It’s been the theme of Michigan’s season: toughness. John Beilein has used that word, along with “grit” and “edge,” plenty since November. Simply put, he wants his team to show those qualities more often.
“The good news is these are a bunch of good kids,” Beilein said on Friday afternoon. “The bad news is the edge a lot of great teams have has been lacking in some games. There’s no way we can win without that edge. There’s no way.”
“We haven’t proven we’re a tough team. We’ve proven we can be tough, at times. We’ve got to be tough every single game, all the way through.”
They are traits that are not always evident during the recruiting process. Beilein said there are many successful college players who never took a charge or dove for a loose ball in high school. And even if a player did show that willingness, Beilein wouldn’t give them a scholarship if they couldn’t shoot or pass. Ideally, he’d want a player that had skill and toughness.
“We think we can teach some of that [edge]. We don’t think we can teach some of the skill level and shooting that we get. It’s a trade-off sometimes. Nik Stauskas and even Timmy Hardaway, they probably didn’t walk in here with that edge, but it was created over time by them and the environment we tried to put them in.”
Coaxing that mentality out of this group has been challenging. It doesn’t come naturally to them. “You almost have to rely on their intelligence,” Beilein said. The players watch tape of close losses, see the handful of plays where they lost focus or backed off a driving opponent, and “you hope they’re smart enough to get that.”
Beilein said he’s seen some progress in this area recently. “If you see me hug somebody during the game because they did something right, it means we’ve been we’ve been working on it a long time.”
Matching up with Melo
Michigan has done a good job of slowing Maryland star Melo Trimble over his career. Derrick Walton shut him down in the Wolverines’ big home win last season. This year, Trimble is playing off the ball more. Beilein said he’ll throw Walton, Zak Irvin, and Muhammad-Ali Abdur-Rahkman at Trimble at different times. Walton loves the challenge of facing an elite player, but Beilein would prefer if Abdur-Rahkman took that assignment.
“It’s hard for Derrick and Zak to be defensive stoppers when we are playing through them so much on offense. If Muhammad can continue to grow in his defense and get to the point where we can put him on a Trimble and say, ‘That’s your guy,’ [it would be ideal].”
Beilein referenced last season’s game against North Carolina State, in which Abdur-Rahkman replaced an injured Walton and locked down Cat Barber. “That’s got to be a mentality for him. We’re encouraging it, but we can’t create it for him.”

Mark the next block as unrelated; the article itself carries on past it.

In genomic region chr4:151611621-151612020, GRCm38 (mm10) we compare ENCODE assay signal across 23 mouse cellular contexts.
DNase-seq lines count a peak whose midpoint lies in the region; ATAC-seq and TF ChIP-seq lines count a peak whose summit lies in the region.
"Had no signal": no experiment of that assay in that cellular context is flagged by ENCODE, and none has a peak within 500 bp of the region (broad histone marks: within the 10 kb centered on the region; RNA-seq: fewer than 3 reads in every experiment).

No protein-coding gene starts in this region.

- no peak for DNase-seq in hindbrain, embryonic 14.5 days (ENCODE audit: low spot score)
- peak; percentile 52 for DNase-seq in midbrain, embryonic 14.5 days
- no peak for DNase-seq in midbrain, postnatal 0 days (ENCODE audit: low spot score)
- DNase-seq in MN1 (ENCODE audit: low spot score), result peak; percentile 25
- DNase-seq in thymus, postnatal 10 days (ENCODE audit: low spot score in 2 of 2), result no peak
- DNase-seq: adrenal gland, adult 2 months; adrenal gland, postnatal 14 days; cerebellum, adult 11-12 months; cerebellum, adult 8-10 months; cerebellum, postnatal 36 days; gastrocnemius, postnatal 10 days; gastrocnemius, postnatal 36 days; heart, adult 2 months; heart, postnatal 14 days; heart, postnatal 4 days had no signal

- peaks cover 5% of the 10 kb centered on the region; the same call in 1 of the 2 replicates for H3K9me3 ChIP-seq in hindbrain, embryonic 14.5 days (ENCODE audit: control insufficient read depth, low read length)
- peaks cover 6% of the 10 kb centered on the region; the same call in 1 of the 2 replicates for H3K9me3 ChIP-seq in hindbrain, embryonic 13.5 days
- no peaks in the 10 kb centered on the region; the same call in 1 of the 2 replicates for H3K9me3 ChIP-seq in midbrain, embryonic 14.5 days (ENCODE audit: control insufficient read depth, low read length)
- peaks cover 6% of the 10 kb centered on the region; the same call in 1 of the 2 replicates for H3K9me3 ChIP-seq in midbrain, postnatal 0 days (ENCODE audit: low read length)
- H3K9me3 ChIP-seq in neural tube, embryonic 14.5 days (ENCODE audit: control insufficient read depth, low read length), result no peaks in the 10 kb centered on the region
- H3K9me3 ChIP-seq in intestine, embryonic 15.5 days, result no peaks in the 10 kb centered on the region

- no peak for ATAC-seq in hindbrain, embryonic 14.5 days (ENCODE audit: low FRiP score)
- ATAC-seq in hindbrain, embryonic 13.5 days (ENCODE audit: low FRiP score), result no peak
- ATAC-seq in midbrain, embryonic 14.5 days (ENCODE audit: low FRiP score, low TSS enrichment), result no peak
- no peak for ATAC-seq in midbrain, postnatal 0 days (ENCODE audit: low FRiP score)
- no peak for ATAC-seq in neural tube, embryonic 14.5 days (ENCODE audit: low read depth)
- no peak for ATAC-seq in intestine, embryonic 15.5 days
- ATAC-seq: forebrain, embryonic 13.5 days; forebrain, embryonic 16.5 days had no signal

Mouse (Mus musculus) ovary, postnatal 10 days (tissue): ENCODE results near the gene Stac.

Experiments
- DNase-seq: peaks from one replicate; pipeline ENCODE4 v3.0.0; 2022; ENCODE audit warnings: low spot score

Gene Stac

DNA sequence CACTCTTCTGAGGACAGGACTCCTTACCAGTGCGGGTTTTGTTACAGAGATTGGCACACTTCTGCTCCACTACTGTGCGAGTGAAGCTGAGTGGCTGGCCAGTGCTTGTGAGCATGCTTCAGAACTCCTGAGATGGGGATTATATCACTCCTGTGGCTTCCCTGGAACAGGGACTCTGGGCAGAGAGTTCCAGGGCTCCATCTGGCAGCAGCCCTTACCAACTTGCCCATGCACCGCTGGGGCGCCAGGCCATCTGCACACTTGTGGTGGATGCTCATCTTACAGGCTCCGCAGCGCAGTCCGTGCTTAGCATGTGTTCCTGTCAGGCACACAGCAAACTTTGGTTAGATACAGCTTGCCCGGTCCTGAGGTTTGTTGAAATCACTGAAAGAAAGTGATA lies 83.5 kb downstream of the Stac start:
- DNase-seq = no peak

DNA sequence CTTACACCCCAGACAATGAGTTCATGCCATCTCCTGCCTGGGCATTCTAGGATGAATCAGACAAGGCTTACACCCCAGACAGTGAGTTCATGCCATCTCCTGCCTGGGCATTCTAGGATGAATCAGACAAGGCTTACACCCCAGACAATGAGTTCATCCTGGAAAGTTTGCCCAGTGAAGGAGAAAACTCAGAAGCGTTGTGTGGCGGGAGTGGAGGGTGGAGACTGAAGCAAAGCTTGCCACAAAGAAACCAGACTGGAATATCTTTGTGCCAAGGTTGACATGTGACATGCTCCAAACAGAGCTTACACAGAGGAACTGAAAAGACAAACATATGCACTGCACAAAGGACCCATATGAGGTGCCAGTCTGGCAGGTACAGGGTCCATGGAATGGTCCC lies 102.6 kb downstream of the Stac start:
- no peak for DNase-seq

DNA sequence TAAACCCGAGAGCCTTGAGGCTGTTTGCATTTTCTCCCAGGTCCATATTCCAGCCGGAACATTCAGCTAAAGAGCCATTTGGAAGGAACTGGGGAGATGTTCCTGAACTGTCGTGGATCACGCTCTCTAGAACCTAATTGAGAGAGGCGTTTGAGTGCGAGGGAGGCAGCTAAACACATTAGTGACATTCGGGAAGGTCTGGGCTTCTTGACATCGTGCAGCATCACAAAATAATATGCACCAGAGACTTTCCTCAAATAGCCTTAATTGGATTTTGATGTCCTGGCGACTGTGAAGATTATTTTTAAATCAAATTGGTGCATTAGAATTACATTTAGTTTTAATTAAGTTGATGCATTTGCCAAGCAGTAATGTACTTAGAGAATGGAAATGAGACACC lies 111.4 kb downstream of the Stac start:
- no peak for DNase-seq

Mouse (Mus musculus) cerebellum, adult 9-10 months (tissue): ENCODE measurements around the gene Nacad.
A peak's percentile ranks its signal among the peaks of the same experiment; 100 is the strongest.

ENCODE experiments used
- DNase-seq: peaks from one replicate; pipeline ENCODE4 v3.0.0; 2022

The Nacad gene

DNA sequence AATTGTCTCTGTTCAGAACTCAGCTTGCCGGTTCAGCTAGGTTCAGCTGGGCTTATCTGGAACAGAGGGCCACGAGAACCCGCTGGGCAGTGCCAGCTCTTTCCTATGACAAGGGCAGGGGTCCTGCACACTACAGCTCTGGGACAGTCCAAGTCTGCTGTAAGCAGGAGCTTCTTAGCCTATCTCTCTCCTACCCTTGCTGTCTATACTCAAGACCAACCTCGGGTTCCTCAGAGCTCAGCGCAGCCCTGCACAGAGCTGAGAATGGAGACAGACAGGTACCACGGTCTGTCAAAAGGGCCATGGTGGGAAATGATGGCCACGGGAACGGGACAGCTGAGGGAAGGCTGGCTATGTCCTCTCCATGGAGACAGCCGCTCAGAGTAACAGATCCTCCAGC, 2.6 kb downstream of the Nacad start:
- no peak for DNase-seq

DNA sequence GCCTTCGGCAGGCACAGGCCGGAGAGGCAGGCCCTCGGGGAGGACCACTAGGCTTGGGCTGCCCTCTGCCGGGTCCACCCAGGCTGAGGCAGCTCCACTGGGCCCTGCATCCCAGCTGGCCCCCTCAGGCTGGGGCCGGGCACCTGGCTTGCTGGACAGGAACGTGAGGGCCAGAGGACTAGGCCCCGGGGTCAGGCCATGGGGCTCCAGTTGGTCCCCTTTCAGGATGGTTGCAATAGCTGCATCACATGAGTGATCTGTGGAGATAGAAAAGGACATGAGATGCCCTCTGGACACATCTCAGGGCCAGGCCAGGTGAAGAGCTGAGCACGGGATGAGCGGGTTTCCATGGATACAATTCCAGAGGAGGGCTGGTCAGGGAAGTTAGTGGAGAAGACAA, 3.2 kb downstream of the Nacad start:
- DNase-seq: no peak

The Terrapins’ defense that has Beilein’s attention, too. Maryland has had an above-average defense since joining the Big Ten and that appears to be the case again this season. The Terps have had the best defense in the Big Ten through early season play.
“We’ve been able to score some points [against them] but we’ve also shot the ball well, even when guarded,” Beilein said. “We’re going to have to do that again; it’s hard to do.”
Said Beilein of Duncan Robinson: “It’s tough for us to get him open sometimes when [opponents] are just not not leaving him.”
Such is life in Division I basketball, where scouting reports are thorough, and intra-conference familiarity makes it tough to have a secret weapon. Robinson shot 45 percent from three last season but that number dipped to 35 percent in Big Ten games. He is at 39 percent from deep this season.
“We’re trying to dial up stuff but he’s got to cut harder, run faster, and not be afraid to shoot,” Beilein said, adding that the attention Robinson gets frees things up for his teammates, especially DJ Wilson recently.
Robinson hit some key shots against Penn State, including a pretty pull-up jumper. “I wasn’t in favor of that shot until it went in,” Beilein joked. “Then I thought it was a great shot.” Asked if he could have made that play last season, Robinson said, “Maybe I could have done it, but I don’t know if I would have. I feel a little more confident this year after a year playing in the Big Ten.”
While some Wolverines are still learning their roles, Robinson’s is clearly defined: He’s the sniper off the bench (who often plays starters’ minutes). Continuing to find ways to get him shots will be important.